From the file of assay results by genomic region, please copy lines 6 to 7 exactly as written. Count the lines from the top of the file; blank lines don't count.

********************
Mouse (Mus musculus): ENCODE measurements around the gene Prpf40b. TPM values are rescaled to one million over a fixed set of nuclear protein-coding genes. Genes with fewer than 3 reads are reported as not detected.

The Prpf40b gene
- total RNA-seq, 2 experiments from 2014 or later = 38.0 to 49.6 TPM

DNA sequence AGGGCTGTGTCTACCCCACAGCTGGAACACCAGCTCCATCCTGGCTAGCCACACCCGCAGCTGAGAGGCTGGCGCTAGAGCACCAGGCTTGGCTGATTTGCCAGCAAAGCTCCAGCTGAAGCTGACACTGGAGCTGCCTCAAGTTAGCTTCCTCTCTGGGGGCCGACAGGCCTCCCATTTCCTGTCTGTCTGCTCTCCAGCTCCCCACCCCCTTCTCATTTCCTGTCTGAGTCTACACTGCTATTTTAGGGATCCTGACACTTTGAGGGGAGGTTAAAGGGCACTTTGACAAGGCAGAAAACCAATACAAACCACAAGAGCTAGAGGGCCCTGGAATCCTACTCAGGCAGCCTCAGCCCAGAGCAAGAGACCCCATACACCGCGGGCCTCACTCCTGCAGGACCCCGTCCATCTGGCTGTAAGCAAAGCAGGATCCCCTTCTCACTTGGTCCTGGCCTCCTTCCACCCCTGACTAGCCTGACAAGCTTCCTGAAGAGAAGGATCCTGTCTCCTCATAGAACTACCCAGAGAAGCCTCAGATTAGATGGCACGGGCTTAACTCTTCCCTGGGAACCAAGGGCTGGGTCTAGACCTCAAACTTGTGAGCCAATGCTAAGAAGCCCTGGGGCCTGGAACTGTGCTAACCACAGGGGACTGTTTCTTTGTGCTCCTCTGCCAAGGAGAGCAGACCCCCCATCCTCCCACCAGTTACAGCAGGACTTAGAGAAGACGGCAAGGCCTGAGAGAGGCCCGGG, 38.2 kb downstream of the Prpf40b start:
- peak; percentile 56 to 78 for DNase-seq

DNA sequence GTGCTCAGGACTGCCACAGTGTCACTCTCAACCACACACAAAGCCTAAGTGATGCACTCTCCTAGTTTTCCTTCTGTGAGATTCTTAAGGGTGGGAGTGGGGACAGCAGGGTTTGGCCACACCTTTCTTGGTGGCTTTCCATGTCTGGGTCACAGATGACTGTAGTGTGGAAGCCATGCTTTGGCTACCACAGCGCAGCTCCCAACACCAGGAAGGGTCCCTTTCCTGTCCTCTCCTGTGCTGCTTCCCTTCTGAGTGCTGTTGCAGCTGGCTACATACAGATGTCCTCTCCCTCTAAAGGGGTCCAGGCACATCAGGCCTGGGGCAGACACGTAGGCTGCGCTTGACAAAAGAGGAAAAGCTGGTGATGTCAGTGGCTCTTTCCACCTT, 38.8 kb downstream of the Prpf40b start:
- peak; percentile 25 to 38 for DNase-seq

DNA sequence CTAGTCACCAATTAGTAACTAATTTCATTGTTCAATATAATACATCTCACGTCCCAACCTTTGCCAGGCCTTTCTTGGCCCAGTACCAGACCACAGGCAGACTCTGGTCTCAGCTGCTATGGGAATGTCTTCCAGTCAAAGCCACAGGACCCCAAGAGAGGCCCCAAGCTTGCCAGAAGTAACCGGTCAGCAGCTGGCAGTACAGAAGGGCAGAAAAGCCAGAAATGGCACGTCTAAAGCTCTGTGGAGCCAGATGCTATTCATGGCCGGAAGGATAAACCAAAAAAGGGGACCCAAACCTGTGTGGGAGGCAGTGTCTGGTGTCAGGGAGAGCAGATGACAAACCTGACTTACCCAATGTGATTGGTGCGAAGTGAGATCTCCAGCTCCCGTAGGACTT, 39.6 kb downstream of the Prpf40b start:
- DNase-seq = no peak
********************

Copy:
DNA sequence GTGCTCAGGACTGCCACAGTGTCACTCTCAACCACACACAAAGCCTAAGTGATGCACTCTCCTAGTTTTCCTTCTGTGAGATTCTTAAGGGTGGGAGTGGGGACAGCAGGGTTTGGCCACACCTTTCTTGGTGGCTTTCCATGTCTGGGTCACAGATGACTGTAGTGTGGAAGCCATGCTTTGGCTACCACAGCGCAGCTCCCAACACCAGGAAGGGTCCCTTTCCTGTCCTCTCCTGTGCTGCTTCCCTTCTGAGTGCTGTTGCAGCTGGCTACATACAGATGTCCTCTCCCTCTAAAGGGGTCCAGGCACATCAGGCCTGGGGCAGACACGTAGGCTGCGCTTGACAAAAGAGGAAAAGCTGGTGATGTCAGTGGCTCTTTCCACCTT, 38.8 kb downstream of the Prpf40b start:
- peak; percentile 25 to 38 for DNase-seq